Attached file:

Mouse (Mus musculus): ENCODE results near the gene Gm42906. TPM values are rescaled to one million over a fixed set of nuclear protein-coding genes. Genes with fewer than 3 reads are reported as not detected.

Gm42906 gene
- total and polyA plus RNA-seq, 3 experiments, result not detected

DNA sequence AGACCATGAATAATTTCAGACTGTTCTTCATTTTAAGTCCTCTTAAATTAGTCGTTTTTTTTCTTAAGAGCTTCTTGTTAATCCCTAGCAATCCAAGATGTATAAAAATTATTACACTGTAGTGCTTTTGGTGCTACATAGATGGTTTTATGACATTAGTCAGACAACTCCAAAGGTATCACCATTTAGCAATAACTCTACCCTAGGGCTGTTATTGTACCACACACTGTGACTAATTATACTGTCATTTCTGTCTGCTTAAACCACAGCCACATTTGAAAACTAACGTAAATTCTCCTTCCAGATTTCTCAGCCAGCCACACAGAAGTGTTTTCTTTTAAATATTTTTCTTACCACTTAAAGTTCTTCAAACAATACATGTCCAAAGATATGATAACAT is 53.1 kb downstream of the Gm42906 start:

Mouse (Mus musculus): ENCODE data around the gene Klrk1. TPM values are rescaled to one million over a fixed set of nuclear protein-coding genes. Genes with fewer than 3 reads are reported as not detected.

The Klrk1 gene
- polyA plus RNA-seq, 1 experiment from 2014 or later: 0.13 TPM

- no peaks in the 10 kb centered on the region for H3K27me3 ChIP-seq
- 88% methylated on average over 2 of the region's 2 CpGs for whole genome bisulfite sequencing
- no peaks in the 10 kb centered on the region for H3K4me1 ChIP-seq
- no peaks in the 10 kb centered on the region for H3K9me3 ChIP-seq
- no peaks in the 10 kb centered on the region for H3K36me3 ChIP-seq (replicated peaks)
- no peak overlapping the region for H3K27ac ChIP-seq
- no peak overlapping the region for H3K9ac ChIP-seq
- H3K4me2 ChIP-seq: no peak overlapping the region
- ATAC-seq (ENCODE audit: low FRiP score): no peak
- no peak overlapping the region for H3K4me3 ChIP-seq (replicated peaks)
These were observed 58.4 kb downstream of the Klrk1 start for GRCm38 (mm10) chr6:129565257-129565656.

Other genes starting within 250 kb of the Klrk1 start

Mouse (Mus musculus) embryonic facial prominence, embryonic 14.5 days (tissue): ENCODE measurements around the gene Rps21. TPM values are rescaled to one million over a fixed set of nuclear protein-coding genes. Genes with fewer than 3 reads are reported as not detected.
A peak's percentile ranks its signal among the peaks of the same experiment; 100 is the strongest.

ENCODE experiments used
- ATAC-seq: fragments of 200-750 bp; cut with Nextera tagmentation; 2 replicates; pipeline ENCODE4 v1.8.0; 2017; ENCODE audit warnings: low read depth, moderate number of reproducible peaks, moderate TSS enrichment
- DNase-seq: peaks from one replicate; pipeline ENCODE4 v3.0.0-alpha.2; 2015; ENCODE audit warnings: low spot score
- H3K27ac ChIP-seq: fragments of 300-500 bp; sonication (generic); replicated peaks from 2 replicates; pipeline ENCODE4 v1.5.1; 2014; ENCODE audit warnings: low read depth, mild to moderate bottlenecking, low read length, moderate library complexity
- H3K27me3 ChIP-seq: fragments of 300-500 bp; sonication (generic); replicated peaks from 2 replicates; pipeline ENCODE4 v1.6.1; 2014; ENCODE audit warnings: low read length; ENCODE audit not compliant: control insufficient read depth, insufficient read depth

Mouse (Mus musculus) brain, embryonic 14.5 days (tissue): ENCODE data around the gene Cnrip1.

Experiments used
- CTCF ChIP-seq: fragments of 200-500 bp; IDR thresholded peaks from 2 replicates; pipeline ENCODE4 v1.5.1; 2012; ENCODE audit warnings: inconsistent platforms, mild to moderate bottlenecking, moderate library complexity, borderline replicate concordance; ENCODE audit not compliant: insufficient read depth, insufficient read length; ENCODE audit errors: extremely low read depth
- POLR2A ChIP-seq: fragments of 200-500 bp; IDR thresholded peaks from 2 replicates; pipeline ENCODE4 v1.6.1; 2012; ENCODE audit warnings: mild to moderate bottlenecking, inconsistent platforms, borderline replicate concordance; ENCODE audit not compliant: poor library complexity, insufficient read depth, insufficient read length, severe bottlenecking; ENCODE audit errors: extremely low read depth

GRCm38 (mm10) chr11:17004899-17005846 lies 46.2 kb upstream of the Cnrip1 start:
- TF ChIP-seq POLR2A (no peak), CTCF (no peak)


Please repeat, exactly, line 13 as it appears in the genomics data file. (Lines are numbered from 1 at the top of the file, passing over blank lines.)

- no peak overlapping the region for H3K27ac ChIP-seq